Given the rapid pace of development taking place in our community, there is good reason to care about the current provincial review of the Ontario Municipal Board (OMB).
The OMB is a provincial tribunal that hears appeals of land use planning decisions (such as changes to zoning by-laws), and has a huge influence on the rules guiding development in Ontario as, in an appeal, the OMB may override decisions made by municipal councils.
Moreover, developers may commence an appeal to the OMB before a municipality has even made a decision on a development application (where the municipality has not made a decision on the application within time frames specified under the provincial Planning Act).
Regrettably, local residents and community groups are, in most cases, shut out from effective participation in OMB appeals because of the significant expenses involved in doing so. These expenses arise from the necessity of engaging legal counsel and expert witnesses to provide opinion evidence. Participation becomes an impossibility when multiple developments are being proposed at the same time or in close proximity.
Developers, by contrast, rarely lack the resources to participate effectively in OMB hearings, and this creates a decidedly uneven playing field.
The mere presence of the OMB can encourage developers to seek exemptions from existing rules — even if those rules were recently established via extensive, inclusive planning processes conducted by professional planners and urban designers; met provincial policies; and were approved by a council that is accountable to local residents.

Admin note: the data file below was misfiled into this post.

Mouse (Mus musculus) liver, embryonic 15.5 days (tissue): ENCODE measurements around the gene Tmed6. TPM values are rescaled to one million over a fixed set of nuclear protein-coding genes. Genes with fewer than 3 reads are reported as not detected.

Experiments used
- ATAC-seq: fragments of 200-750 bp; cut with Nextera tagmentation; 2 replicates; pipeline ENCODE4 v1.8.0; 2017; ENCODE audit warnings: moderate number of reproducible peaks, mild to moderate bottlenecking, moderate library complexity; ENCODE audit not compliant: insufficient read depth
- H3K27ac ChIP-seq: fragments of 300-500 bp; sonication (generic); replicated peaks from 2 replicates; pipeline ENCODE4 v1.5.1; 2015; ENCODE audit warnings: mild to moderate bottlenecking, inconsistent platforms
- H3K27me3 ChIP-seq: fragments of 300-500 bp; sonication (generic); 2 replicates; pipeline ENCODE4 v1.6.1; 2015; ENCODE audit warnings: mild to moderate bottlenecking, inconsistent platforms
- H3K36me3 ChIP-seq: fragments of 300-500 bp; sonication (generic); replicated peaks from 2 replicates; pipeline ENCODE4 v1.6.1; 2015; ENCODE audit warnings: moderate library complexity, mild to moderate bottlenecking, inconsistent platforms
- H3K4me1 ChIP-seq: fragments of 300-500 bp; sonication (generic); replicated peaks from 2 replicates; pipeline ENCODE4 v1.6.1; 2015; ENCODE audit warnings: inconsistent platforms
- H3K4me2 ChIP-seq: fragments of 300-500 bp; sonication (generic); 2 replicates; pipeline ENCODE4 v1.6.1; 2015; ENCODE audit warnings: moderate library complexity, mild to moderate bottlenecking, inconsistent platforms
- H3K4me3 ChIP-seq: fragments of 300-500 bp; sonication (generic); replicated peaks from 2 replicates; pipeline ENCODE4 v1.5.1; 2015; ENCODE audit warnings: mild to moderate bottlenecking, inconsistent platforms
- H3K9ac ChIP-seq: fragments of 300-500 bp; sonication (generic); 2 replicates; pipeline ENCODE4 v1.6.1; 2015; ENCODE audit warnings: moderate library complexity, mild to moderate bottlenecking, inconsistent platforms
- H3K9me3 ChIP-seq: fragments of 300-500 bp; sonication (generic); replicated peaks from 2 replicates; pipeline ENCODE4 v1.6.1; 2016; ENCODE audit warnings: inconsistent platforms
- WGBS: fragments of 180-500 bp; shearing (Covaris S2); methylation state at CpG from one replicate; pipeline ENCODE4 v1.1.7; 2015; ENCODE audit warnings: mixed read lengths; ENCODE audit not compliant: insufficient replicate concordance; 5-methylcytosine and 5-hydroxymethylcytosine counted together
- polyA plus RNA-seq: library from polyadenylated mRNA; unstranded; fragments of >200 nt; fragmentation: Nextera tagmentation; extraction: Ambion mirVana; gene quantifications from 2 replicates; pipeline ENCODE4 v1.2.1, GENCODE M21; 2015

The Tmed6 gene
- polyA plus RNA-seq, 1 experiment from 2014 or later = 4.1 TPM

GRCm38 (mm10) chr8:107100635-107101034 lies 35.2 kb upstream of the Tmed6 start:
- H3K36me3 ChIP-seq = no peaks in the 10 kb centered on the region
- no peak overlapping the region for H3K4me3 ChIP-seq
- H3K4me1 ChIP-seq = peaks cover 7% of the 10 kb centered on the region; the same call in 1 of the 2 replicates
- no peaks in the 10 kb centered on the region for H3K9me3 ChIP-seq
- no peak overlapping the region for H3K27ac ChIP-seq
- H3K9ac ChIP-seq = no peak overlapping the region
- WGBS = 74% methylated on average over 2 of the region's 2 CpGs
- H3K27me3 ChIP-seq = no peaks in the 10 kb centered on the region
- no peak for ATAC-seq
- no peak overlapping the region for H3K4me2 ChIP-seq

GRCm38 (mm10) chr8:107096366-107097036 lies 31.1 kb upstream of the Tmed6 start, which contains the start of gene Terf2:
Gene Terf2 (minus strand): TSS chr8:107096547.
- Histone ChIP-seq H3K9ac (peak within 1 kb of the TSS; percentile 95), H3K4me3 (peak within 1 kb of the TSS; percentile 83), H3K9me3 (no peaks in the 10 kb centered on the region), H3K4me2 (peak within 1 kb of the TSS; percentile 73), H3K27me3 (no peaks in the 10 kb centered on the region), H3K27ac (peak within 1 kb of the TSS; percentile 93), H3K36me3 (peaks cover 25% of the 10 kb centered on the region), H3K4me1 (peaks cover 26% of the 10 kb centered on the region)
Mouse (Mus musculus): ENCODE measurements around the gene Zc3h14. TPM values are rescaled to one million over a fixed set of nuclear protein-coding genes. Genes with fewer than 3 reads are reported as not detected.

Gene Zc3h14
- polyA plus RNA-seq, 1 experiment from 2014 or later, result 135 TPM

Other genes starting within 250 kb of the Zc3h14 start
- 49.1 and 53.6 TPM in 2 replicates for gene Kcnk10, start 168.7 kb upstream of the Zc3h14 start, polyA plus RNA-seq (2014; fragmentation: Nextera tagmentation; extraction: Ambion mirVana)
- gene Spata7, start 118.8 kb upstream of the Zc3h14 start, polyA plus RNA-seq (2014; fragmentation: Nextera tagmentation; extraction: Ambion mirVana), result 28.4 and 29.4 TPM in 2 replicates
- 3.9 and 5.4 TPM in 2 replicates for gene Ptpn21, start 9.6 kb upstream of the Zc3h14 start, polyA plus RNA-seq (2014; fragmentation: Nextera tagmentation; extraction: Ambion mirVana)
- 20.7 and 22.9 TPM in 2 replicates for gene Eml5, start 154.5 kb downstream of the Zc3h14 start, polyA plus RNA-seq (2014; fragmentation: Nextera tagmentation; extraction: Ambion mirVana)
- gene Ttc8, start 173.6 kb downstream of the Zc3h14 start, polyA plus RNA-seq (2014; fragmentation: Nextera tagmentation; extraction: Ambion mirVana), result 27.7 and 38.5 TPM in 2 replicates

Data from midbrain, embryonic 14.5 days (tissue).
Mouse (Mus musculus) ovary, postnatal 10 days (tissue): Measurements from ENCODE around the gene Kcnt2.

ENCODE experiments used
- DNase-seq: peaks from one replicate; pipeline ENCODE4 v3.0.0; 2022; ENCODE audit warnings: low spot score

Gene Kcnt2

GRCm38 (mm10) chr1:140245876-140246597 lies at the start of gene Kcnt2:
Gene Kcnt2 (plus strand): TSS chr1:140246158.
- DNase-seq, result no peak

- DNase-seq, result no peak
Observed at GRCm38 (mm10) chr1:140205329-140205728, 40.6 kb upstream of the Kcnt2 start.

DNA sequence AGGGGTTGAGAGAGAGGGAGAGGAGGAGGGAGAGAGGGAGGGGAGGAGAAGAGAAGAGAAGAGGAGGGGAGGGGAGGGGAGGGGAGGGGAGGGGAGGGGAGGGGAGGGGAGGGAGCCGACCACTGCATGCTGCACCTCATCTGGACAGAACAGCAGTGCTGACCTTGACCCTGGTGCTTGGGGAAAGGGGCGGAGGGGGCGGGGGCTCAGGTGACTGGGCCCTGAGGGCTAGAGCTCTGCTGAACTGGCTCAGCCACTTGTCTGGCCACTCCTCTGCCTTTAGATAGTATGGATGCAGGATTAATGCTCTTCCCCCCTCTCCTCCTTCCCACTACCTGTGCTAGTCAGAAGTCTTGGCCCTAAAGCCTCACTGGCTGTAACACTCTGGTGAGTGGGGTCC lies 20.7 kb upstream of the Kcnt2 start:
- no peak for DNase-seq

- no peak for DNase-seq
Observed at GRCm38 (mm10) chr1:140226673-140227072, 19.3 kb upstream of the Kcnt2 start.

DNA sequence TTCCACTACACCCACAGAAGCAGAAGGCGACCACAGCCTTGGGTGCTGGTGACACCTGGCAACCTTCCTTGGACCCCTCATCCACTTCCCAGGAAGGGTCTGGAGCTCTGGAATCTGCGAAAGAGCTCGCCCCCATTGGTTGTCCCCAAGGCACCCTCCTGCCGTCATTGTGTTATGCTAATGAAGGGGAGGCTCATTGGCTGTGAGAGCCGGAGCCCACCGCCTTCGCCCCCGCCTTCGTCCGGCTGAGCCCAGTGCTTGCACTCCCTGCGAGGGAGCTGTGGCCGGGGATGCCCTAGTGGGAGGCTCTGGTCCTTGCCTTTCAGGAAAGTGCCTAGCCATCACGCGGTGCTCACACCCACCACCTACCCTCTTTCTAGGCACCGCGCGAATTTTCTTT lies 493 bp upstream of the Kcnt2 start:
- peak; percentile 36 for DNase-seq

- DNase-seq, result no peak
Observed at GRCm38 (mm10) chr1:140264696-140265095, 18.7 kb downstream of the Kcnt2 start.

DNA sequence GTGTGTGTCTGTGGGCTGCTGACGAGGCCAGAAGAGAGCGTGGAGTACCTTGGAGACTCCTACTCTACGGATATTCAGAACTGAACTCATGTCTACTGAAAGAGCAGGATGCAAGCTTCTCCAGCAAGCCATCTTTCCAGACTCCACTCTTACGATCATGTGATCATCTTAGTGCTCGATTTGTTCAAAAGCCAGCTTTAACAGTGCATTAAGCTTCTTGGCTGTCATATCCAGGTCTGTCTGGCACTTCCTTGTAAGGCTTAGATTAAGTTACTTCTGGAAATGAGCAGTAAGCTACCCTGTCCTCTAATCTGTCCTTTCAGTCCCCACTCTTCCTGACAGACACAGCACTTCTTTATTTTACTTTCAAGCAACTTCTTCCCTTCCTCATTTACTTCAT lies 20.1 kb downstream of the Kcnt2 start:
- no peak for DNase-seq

It is not only my opinion, but also that of the member associations of the Greater Beach Neighbourhood Association (GBNA), that this does not constitute good planning, and needs to be addressed in this review.
GBNA has, since its formation in 2012, made the issue of OMB reform one of its key priorities, and is actively participating in the current provincial OMB review.
GBNA attended two town hall meetings during the public consultations, and also
made a written submission to the Ministry of Municipal Affairs.
GBNA’s submission highlighted the following issues:
- The OMB’s power to override decisions of municipal councils (or in some cases, to rule on development proposals before a council has even made a decision) can make the OMB, rather than Toronto City Council, the ultimate decision maker in the City’s land development approval process. This, in turn, removes the accountability of our elected City Councillors for its decisions.
- Financial obstacles in most cases preclude local residents and resident associations from effectively participating in OMB appeals.
- The experience in other Canadian jurisdictions demonstrates that land use planning systems can function well without the need for supervisory jurisdiction as extensive as that exercised in Ontario by the OMB.
- In order to restore accountability for decisions on land use planning matters to Toronto city council, the city’s elected representatives must have the ultimate authority to make these decisions, and to determine the appropriate scope of review or appeal of these decisions.
Readers are invited to visit GBNA’s website at www.gbna-toronto.com to view GBNA’s complete submission.
The issue of OMB reform is an important one for our community, as it affects the manner in which our community will be developed over time, and whether it will be our city council, or the OMB, that is the ultimate decision maker in land use planning decisions which will shape our community.
While the public consultation period for the OMB review has ended, we would encourage residents to make their views on OMB reform known to their local MPP and, specifically, to Arthur Potts, MPP for Beaches-East York, who has shown a particular interest in this issue. His office can be contacted by email: email@example.com or phone: 416-690-1032.